The House on the Borderland HTML version
14. The Sea Of Sleep
"FOR A CONSIDERABLE period after the last incident which I have narrated in my
diary, I had serious thoughts of leaving this house, and might have done so; but for the
great and wonderful thing, of which I am about to write. "How well I was advised, in my
heart, when I stayed on here--spite of those visions and sights of unknown and
unexplainable things; for, had I not stayed, then I had not seen again the face of her I
loved. Yes, though few know it, none now save my sister Mary, I have loved and, ah!
"I would write down the story of those sweet, old days; but it would be like the tearing of
old wounds; yet, after that which has happened, what need have I to care? For she has
come to me out of the unknown. Strangely, she warned me; warned me passionately
against this house; begged me to leave it; but admitted, when I questioned her, that she
could not have come to me, had I been elsewhere. Yet, in spite of this, still she warned
me, earnestly; telling me that it was a place, long ago given over to evil, and under the
power of grim laws, of which none here have knowledge. And I--I just asked her, again,
whether she would come to me elsewhere, and she could only stand, silent.
"It was thus, that I came to the place of the Sea of Sleep--so she termed it, in her dear
speech with me. I had stayed up, in my study, reading; and must have dozed over the
book. Suddenly, I awoke and sat upright, with a start. For a moment, I looked round, with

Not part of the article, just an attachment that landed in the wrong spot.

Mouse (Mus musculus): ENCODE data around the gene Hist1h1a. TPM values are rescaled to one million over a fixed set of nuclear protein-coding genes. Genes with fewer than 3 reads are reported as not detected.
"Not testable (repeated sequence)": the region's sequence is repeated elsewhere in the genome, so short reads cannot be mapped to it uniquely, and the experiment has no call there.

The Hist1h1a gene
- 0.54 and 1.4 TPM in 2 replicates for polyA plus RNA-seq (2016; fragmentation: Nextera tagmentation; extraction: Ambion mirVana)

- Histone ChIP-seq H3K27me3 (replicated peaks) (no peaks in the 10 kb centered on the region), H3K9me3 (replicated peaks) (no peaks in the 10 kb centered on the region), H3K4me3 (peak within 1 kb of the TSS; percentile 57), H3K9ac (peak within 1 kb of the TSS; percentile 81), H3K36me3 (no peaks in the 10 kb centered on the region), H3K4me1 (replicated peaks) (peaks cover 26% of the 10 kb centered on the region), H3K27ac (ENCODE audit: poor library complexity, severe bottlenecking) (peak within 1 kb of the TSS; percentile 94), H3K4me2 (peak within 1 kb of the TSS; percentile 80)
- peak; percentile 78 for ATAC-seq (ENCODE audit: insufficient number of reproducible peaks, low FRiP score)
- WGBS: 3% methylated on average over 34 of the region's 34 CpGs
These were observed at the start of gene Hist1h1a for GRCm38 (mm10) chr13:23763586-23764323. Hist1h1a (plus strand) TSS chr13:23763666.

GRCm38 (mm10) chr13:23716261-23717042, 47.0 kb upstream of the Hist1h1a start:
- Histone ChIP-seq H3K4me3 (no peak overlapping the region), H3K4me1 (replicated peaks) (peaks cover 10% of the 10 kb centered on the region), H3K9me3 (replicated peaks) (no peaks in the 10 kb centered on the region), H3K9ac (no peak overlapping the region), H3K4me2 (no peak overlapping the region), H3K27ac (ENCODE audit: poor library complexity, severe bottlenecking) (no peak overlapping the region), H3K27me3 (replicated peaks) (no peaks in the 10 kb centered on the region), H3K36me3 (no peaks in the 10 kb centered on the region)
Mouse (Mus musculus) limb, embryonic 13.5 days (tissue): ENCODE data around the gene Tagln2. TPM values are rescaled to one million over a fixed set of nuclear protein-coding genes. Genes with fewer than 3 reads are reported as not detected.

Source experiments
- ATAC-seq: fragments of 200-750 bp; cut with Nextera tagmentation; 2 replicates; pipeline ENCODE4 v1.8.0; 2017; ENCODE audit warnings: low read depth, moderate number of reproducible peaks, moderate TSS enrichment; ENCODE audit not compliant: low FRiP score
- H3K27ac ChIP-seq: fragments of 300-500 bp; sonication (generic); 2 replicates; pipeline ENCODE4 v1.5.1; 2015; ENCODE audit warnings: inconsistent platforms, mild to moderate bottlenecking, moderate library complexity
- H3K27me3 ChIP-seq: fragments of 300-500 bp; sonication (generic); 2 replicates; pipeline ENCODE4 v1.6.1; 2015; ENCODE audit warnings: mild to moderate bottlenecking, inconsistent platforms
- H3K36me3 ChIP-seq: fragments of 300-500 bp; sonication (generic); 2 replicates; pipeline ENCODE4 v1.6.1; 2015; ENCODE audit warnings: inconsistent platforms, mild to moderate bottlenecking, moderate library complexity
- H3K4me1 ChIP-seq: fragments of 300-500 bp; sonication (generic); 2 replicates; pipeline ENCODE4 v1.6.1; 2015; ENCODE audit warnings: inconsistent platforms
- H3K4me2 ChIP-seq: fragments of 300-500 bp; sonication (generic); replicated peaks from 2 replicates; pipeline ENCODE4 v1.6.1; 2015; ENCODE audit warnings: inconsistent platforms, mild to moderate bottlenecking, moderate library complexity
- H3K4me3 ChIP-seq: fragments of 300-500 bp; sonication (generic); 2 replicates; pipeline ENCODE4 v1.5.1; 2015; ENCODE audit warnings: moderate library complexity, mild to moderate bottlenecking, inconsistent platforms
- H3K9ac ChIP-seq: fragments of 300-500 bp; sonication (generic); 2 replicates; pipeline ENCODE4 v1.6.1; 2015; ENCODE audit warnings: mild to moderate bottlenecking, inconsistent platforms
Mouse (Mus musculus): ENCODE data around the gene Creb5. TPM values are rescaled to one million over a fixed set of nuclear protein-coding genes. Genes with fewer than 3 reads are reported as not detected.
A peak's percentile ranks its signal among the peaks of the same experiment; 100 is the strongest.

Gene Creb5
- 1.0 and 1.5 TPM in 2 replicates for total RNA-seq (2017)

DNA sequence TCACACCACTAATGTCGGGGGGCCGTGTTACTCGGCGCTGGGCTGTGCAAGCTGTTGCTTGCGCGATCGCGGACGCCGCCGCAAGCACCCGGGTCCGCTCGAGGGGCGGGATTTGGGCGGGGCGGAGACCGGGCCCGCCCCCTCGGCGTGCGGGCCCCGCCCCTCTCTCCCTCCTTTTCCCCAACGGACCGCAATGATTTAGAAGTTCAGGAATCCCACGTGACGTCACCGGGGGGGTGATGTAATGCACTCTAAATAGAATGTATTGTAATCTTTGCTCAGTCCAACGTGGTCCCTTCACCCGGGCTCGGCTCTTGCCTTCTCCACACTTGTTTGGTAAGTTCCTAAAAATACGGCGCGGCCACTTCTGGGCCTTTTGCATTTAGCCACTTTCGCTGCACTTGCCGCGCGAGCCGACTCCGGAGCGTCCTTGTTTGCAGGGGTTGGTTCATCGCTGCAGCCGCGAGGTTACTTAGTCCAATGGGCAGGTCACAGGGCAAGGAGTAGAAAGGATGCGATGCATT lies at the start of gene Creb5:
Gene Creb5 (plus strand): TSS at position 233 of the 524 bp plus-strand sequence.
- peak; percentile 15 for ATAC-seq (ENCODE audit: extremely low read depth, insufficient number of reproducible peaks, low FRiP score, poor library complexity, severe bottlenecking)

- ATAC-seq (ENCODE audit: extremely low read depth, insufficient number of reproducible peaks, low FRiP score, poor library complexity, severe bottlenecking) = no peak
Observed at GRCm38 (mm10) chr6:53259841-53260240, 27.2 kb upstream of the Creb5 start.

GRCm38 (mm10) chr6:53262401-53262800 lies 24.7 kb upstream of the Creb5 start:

a puzzled sense of something unusual. There was a misty look about the room, giving a
curious softness to each table and chair and furnishing.
"Gradually, the mistiness increased; growing, as it were, out of nothing. Then, slowly, a
soft, white light began to glow in the room. The flames of the candles shone through it,
palely. I looked from side to side, and found that I could still see each piece of furniture;
but in a strangely unreal way, more as though the ghost of each table and chair had taken
the place of the solid article.
"Gradually, as I looked, I saw them fade and fade; until, slowly, they resolved into
nothingness. Now, I looked again at the candles. They shone wanly, and, even as I
watched, grew more unreal, and so vanished. The room was filled, now, with a soft, yet
luminous, white twilight, like a gentle mist of light. Beyond this, I could see nothing.
Even the walls had vanished.
"Presently, I became conscious that a faint, continuous sound, pulsed through the silence
that wrapped me. I listened intently. It grew more distinct, until it appeared to me that I
harked to the breathings of some great sea. I cannot tell how long a space passed thus;
but, after a while, it seemed that I could see through the mistiness; and, slowly, I became
aware that I was standing upon the shore of an immense and silent sea. This shore was
smooth and long, vanishing to right and left of me, in extreme distances. In front, swam a
still immensity of sleeping ocean. At times, it seemed to me that I caught a faint glimmer
of light, under its surface; but of this, I could not be sure. Behind me, rose up, to an